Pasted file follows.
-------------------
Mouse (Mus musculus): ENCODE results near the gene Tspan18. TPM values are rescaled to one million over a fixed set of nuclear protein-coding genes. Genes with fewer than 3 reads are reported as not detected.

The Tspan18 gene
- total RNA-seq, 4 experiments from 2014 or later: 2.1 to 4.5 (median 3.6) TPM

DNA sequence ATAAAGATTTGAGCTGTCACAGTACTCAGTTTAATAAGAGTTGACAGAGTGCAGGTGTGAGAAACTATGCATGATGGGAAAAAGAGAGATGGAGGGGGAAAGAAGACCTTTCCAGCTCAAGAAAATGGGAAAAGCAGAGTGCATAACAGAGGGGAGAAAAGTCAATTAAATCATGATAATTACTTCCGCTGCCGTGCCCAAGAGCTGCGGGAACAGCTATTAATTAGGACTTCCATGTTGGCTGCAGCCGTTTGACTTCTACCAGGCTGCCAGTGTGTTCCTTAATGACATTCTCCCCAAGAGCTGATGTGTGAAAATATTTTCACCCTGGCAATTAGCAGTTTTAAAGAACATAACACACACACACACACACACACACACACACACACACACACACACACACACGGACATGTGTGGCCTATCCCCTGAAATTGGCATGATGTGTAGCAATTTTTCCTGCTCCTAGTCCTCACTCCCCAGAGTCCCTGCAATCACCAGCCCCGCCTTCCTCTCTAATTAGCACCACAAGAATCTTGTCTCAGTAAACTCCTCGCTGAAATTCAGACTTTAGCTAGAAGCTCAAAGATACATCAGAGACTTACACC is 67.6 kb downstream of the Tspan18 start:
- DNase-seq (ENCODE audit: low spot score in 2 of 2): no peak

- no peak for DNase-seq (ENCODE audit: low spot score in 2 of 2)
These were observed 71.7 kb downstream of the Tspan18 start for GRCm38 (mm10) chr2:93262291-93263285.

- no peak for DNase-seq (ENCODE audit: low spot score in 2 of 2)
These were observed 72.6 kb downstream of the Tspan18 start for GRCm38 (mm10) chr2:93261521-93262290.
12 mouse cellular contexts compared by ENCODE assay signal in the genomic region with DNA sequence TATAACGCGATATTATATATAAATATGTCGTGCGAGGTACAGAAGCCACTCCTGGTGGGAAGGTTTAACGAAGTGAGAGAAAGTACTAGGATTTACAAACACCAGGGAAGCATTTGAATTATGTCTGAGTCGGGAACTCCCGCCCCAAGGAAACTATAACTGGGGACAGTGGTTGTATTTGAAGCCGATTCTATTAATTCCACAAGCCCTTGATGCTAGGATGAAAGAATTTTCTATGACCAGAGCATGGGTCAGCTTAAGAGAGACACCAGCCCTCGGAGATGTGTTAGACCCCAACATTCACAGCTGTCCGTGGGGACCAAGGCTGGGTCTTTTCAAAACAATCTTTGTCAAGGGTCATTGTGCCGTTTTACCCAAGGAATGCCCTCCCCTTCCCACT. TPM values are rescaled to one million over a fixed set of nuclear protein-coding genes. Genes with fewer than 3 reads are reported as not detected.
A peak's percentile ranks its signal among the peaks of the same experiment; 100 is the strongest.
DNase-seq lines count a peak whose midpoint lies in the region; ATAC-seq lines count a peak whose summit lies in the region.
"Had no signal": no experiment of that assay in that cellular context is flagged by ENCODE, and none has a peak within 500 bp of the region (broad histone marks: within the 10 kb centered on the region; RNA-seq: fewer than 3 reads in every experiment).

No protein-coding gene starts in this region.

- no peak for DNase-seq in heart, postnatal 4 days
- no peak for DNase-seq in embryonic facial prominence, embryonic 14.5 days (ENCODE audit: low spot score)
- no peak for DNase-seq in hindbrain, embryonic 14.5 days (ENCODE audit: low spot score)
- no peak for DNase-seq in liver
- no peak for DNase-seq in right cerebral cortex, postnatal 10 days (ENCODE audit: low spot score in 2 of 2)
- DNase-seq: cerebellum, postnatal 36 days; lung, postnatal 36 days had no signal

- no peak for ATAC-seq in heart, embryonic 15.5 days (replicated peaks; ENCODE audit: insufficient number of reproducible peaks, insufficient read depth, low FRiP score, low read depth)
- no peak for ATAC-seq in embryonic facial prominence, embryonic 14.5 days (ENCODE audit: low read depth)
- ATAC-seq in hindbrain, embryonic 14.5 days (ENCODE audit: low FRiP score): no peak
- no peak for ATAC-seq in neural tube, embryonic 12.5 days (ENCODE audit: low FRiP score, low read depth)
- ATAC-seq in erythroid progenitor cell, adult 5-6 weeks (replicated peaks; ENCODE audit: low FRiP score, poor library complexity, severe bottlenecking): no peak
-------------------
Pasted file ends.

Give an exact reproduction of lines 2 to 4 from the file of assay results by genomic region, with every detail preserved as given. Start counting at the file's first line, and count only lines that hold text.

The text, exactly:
The Tspan18 gene
- total RNA-seq, 4 experiments from 2014 or later: 2.1 to 4.5 (median 3.6) TPM

DNA sequence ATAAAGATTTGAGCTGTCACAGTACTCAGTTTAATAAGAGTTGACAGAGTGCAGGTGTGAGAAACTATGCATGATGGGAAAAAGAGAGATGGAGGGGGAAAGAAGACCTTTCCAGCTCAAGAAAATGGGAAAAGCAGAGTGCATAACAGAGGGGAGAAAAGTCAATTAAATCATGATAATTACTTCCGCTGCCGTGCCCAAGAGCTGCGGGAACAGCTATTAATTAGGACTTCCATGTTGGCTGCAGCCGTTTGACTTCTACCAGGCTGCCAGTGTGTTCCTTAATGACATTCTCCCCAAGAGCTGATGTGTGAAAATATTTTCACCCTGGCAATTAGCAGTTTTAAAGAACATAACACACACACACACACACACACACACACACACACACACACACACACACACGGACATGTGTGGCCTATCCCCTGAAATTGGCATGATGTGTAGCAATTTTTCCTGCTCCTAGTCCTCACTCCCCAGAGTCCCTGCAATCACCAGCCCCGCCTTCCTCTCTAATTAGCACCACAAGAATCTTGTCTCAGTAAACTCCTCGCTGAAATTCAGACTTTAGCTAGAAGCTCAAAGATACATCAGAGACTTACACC is 67.6 kb downstream of the Tspan18 start: